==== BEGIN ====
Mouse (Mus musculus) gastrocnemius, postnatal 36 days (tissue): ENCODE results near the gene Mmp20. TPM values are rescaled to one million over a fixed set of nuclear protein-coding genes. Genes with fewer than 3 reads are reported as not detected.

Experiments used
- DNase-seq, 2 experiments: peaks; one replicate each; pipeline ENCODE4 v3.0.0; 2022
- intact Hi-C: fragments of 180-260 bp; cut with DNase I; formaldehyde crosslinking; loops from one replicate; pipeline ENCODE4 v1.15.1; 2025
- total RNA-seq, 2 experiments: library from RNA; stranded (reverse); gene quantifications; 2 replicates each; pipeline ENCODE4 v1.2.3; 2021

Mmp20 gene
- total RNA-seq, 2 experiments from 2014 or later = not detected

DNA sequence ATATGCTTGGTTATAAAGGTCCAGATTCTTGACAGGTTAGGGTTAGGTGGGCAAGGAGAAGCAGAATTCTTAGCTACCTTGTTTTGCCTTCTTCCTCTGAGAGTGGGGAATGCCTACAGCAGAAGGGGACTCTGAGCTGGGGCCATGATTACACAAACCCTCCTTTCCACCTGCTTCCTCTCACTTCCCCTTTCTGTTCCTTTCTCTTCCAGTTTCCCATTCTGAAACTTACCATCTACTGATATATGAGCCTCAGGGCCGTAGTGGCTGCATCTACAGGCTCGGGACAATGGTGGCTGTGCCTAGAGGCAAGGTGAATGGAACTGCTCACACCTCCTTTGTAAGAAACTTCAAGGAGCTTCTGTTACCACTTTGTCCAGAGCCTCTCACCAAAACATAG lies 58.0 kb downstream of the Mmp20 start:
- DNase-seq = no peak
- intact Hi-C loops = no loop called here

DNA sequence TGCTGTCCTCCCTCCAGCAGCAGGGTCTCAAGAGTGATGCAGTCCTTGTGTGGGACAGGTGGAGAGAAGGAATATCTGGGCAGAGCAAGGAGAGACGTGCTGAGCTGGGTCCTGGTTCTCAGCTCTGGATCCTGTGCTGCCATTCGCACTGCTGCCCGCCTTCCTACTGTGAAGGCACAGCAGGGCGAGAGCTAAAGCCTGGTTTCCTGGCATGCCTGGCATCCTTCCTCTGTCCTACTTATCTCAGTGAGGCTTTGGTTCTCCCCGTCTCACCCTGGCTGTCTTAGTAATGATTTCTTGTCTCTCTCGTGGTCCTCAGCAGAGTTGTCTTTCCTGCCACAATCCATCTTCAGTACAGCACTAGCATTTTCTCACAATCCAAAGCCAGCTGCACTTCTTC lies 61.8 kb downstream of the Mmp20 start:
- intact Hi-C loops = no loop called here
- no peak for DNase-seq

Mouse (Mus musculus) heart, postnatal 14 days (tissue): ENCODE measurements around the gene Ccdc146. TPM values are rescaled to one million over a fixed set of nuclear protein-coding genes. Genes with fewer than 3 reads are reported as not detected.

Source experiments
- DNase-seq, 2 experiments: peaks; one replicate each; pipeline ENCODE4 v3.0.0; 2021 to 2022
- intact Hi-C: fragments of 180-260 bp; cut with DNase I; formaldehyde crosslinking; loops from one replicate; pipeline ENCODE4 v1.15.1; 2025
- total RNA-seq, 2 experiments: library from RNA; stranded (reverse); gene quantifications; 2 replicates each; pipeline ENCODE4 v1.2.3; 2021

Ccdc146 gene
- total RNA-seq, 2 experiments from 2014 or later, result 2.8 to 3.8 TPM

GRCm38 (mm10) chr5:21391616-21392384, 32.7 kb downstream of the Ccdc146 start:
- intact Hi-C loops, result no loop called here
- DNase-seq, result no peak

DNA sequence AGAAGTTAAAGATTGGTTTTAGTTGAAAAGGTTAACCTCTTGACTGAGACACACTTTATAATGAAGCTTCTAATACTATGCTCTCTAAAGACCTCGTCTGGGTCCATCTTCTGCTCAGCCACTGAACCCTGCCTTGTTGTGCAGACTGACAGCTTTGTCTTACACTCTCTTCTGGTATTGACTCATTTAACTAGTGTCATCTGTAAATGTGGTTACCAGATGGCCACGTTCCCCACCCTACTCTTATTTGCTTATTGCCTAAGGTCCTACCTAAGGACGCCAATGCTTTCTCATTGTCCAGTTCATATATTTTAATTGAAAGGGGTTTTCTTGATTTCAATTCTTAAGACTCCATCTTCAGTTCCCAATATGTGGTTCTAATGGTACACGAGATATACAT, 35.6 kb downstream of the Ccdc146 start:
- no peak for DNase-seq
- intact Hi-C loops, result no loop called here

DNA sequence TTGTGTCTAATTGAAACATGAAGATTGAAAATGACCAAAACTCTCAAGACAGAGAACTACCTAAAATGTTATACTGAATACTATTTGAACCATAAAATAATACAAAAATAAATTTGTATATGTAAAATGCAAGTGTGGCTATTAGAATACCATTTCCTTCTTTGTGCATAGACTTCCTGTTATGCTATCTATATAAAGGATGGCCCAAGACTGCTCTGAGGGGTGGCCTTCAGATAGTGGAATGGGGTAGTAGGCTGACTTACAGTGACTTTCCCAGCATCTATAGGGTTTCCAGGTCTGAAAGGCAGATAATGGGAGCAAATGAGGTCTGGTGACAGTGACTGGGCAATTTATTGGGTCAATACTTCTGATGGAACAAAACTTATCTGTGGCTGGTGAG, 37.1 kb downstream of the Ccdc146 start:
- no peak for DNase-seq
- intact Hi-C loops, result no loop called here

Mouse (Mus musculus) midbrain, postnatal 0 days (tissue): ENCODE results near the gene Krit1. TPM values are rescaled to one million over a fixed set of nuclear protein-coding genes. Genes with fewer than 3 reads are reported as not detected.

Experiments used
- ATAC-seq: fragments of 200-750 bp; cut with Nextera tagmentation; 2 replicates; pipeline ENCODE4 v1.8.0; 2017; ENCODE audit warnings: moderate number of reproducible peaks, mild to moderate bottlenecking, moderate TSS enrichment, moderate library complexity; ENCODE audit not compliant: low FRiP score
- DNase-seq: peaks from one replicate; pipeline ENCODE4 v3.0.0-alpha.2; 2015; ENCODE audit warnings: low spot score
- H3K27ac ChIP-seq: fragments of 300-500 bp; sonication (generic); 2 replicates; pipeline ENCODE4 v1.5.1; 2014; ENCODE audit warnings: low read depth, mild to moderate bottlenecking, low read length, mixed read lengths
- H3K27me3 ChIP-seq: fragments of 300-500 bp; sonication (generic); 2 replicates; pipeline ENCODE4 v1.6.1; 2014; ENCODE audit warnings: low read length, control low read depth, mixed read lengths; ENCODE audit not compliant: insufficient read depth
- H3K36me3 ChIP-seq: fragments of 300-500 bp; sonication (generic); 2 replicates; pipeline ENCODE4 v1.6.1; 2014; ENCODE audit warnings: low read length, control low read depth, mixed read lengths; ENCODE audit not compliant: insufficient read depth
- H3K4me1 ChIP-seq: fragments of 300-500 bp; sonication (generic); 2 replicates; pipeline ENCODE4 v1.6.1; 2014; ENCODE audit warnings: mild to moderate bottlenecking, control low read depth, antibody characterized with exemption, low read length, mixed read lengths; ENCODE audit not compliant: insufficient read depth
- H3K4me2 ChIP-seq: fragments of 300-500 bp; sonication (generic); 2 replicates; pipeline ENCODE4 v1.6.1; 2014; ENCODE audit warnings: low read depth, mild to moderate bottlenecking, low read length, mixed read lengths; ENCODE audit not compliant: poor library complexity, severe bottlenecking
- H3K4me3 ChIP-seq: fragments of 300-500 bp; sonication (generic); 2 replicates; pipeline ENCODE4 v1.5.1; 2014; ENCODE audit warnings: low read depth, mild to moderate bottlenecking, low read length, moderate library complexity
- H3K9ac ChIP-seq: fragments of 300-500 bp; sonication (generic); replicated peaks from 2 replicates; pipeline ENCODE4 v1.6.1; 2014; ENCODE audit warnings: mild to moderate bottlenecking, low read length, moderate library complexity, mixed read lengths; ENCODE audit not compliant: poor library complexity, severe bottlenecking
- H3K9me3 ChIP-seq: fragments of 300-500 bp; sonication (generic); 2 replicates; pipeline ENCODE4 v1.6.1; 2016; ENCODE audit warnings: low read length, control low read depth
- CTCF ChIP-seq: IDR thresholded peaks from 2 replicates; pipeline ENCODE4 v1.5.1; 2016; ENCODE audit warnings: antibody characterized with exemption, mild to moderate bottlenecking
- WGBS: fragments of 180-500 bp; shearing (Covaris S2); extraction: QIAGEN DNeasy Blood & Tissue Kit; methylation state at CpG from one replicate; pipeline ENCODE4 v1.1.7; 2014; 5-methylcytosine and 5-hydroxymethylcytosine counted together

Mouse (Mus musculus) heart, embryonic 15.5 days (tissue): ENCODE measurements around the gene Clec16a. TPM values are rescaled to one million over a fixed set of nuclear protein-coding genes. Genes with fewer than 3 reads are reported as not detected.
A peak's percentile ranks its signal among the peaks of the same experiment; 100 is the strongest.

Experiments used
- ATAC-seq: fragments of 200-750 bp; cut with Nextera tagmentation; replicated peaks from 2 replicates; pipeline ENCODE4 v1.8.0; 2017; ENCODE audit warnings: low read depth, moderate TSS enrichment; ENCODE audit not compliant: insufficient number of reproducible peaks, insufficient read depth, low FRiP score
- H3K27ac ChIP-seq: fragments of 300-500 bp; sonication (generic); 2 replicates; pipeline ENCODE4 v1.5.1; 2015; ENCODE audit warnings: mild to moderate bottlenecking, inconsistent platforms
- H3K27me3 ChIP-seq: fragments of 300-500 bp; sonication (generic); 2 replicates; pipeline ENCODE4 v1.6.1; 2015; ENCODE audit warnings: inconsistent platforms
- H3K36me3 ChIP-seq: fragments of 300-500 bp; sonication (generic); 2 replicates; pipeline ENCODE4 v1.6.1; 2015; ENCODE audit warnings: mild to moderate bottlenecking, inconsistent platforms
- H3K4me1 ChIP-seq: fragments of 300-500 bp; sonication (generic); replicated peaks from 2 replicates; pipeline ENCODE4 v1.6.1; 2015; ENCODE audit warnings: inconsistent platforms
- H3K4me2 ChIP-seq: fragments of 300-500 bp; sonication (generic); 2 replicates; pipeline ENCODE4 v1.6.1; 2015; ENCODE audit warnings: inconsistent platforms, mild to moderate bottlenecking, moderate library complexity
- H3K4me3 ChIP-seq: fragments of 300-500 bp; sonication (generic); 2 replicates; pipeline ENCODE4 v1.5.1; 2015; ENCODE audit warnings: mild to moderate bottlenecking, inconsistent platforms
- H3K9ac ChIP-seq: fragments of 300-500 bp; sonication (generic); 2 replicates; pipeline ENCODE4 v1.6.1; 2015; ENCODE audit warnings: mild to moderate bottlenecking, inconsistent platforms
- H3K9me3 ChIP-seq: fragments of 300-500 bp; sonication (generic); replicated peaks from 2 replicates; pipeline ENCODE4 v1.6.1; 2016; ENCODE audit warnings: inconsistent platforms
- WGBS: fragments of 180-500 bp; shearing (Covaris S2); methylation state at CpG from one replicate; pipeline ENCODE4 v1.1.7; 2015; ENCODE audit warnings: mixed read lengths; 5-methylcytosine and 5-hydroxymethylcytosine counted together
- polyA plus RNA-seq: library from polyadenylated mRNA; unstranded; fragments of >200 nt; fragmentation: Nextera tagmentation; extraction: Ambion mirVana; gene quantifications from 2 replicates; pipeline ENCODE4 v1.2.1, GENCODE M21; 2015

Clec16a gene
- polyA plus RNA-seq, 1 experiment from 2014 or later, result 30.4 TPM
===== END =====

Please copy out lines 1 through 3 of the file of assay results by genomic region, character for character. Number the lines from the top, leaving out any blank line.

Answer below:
Mouse (Mus musculus) gastrocnemius, postnatal 36 days (tissue): ENCODE results near the gene Mmp20. TPM values are rescaled to one million over a fixed set of nuclear protein-coding genes. Genes with fewer than 3 reads are reported as not detected.

Experiments used
- DNase-seq, 2 experiments: peaks; one replicate each; pipeline ENCODE4 v3.0.0; 2022